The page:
However, in an ironic twist, it was the subjectively-judged Architecture Contest which punished us for our rule-beating behavior. Whereas the spread between first and last place in the 2011 Architecture Contest was 16 points, in 2013 it ended up being 38; the spread between first and tenth place in the 2013 Architecture Contest was 22 points greater than any of the other subjective juried contests (Market Appeal, Engineering, Communications, and Affordability) – almost equivalent to the spread between first and sixth place overall. Perhaps this is not surprising to students of architecture or ArchDaily readers, but the Architecture Jury, overpowering its peers and predecessors and praising the avant-garde, almost single-handedly decided the final rankings. In a juror’s own words: “Concepts, like emphasizing the mechanical room, just didn’t move me. In my opinion, a mediocre concept, even if well executed, is still a wrong turn.” That same mediocre concept earned us the praise of Market Appeal, Engineering, and thousands of homeowners, and is what we’re now working to adapt to provide basic services for low-income housing all around the world.It’s not that juried contests are fundamentally wrong, but given the gravity of points-based competition in the Decathlon, at least in the Architecture Contest, juries may be having the same effect we find in architecture schools around the world, leading teams to prioritize the provocative over the contemplative, the exclusive over the inclusive, the form over the function.
Even if the Decathlon continues to adapt its rules to empower innovation and creativity, its greatest problem is its focus on single-family homes. Back in 2002 the market for single family homes was on the rise, as seen in the figure above. Post-recession, not only has the American Dream of Anytown USA been challenged by innumerable cautionary tales, the growth of multi-family dwelling construction in high-density urban centers has also rebounded, leaving both the Dream and the Decathlon behind. This issue is also inextricably tied to a growing consensus about the impact of automobile culture and sprawl on sustainable urbanism. As much as we like to believe that transitioning to electric cars (which were added to the Decathlon this year as the “Commuting Contest”) will solve our transportation problem, it is really only a solution to reducing existing environmental impacts. Looking at the shiny electric cars parked up and down the Decathlon this year, it’s easy to forget that the reason we need cars at all is to serve the housing typology behind them, which has been federally subsidized and marketed to the American public since the 1950s. Transportation is fundamentally a land-use problem, and until the Decathlon acknowledges this head-on, its promotion of electric vehicles will only delay public awareness of the systemic issue of urban mobility.
This brings us to our belief that, in order for the Decathlon to save itself, it must fundamentally change both its structure and its mission. NY City Tech and their DURA home – following the lead of 2012’s French winner CANOPEA and many projects from the 2014 Solar Decathlon Europe in Paris – showcased a design which was intended to be part of larger multi-family and high-density urbanism narratives. Why doesn’t the US Decathlon follow the European model and turn its 2017 round into an urban showcase, complete with student-driven solutions for sustainability and resiliency at the urban scale? Why not reward students for thinking “outside the box” of individual dwellings and illustrating larger ideas of walkability, transit, food, water, and energy in integrated systems?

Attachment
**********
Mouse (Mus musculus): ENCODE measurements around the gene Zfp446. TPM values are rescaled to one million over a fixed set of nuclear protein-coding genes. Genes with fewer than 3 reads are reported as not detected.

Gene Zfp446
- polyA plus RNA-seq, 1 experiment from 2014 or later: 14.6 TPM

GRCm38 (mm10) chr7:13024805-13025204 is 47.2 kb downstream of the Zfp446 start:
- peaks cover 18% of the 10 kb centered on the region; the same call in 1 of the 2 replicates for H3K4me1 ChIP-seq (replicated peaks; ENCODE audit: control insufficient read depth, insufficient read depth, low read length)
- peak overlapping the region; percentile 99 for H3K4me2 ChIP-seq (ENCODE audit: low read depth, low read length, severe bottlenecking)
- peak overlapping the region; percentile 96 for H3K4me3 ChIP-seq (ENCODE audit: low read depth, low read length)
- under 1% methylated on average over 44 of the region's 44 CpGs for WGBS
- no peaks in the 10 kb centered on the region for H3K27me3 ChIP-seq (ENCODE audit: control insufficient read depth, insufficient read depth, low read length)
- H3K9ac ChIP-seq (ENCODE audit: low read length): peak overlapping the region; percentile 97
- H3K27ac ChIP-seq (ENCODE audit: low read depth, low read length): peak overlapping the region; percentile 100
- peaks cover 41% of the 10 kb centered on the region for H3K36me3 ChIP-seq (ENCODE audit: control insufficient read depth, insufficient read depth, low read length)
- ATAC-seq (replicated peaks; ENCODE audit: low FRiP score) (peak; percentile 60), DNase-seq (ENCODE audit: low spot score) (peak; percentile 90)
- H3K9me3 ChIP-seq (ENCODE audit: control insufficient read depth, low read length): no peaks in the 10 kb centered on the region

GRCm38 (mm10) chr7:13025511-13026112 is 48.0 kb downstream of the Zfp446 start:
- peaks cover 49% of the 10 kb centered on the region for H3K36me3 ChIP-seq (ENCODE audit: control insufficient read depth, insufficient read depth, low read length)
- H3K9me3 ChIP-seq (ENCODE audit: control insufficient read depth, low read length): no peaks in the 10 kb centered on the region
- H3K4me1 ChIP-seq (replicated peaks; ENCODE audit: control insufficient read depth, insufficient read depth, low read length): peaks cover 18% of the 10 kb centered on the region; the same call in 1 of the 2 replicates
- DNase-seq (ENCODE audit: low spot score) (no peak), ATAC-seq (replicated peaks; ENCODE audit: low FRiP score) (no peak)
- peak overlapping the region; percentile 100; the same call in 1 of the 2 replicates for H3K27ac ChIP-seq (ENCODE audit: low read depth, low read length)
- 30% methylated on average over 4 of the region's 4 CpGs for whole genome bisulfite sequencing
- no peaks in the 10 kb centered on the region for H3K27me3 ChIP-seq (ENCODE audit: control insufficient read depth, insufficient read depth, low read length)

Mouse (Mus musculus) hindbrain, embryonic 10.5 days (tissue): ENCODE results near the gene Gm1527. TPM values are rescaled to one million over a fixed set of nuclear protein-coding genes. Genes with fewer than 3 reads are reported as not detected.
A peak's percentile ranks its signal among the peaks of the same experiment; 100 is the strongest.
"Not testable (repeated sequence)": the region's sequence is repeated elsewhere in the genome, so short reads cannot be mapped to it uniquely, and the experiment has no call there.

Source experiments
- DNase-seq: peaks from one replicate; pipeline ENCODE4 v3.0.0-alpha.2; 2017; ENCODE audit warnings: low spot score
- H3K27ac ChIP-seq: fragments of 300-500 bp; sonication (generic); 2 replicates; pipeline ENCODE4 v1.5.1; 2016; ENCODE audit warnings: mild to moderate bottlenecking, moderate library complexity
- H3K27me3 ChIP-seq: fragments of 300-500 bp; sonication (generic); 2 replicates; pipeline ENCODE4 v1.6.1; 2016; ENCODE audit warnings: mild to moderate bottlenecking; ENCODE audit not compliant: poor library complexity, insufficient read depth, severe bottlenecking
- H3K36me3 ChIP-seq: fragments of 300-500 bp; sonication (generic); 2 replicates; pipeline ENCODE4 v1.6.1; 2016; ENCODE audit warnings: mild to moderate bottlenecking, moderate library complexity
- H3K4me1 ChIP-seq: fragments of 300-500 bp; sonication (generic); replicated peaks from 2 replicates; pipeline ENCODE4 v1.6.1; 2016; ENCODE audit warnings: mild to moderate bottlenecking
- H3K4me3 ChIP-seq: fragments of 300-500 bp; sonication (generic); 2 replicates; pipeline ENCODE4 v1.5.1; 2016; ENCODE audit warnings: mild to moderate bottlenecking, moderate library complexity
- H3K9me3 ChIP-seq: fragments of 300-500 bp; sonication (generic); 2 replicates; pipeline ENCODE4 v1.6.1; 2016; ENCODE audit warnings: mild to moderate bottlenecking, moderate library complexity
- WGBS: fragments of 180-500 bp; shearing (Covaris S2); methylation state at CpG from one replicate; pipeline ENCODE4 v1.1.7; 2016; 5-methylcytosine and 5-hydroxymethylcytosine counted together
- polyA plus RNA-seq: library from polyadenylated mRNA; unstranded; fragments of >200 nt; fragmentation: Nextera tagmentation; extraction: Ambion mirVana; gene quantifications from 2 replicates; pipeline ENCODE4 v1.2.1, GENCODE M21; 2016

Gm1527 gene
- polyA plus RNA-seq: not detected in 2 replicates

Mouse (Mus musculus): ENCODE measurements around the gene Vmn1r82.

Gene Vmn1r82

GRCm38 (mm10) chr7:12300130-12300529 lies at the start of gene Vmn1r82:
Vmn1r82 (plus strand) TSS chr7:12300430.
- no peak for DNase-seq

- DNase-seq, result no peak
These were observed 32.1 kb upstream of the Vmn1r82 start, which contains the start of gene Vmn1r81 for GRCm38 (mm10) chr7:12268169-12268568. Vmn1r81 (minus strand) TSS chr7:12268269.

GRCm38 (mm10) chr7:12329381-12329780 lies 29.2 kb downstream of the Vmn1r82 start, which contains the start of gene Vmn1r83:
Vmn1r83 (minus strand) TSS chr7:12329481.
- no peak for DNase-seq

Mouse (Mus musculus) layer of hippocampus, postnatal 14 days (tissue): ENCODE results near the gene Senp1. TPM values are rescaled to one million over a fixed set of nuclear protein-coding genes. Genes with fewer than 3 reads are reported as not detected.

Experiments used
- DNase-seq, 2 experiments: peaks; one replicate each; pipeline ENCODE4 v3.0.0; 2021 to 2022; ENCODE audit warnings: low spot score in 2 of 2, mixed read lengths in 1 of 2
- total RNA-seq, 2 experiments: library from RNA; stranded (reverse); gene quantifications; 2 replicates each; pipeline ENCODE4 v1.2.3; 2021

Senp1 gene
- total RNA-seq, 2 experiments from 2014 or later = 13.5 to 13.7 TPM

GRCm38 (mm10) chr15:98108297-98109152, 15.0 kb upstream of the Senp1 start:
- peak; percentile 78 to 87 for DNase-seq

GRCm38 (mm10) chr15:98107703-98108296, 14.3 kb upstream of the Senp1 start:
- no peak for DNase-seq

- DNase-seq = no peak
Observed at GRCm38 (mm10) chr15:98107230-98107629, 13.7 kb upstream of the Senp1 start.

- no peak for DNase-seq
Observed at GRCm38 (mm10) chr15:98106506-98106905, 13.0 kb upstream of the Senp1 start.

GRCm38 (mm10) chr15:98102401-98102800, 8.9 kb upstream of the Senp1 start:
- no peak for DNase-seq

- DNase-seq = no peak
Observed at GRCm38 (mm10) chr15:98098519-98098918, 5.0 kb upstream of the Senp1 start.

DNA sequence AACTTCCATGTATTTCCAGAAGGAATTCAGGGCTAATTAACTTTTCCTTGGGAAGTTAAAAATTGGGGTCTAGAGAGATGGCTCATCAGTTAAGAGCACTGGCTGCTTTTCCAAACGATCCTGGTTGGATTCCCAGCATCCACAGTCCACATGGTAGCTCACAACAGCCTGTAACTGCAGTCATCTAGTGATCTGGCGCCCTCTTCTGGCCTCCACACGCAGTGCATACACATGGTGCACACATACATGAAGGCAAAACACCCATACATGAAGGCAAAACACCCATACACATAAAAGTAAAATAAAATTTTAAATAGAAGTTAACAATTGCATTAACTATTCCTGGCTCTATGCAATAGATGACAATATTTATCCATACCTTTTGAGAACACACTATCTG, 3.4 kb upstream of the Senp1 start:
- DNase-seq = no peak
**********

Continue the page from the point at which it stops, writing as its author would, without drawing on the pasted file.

This shouldn’t be a new concept for the DOE, given their work with the National Renewable Energy Laboratory (NREL) on programs like the Energy Systems Integration Facility (too bad NREL will no longer be operating the Decathlon for the DOE). This also shouldn’t break the federal budget to pay for, since it opens up the possibility of engaging the Department of Transport, Department Of Agriculture, and countless other agencies (funding sources) in a breaking down of silos to tackle urban issues. Given that the Decathlon will not be returning to Orange County Great Park in Irvine, which was completely devoid of any urban or even suburban context, why not bring it straight to the heart of major urban centers like Los Angeles, San Francisco, or New York City and have municipalities bid for student innovation addressing real-world issues of housing, mobility, climate change, and socioeconomic inequity? Why not move the focus away from multinational corporate sponsors to local public, nonprofit, and community organizations? As such changes transform the Solar Decathlon into a much more relevant “Sustainability Decathlon,” perhaps this allows the DOE to send powerful messages to industry, academic, and the public: technique over technology, systems over silos, impact over profit.
We would like to think that the feedback process at the end of the 2013 Decathlon influenced the competition to make some changes for the better. It is now the responsibility of the 2015 teams, after a well-deserved sleep, to use this opportunity to make meaningful feedback to the DOE about the future of the competition; this might in fact be their most important responsibility. Only through concerted, constructive criticism can the competition evolve, which is necessary if it is to truly remain relevant. It has shown an ability to do so in the past, but always incrementally. To regain the position at the bleeding edge of the industry that it once held, it needs a greater leap out of its comfort zone – both figuratively and indeed literally – than ever before.
Derek Ouyang graduated with dual bachelor’s degrees in architectural design and civil engineering (2013) and a master’s in structural engineering (2015) from Stanford University. He is now working in the Bay Area as a lecturer in sustainable urban systems at Stanford and as founder of Cloud Arch Studio, which most recently participated in the SF Market Street Prototyping Festival.
Rob Best is a Ph.D. Candidate in Sustainable Design and Construction at Stanford University where his research focuses on optimization of urban planning and community-scale infrastructure. He received his M.S. in Sustainable Design and Construction from Stanford in 2013 and his B.S. in Engineering from Harvey Mudd College in 2010. He currently also volunteers as the Director of Projects and Education for Engineers for a Sustainable World.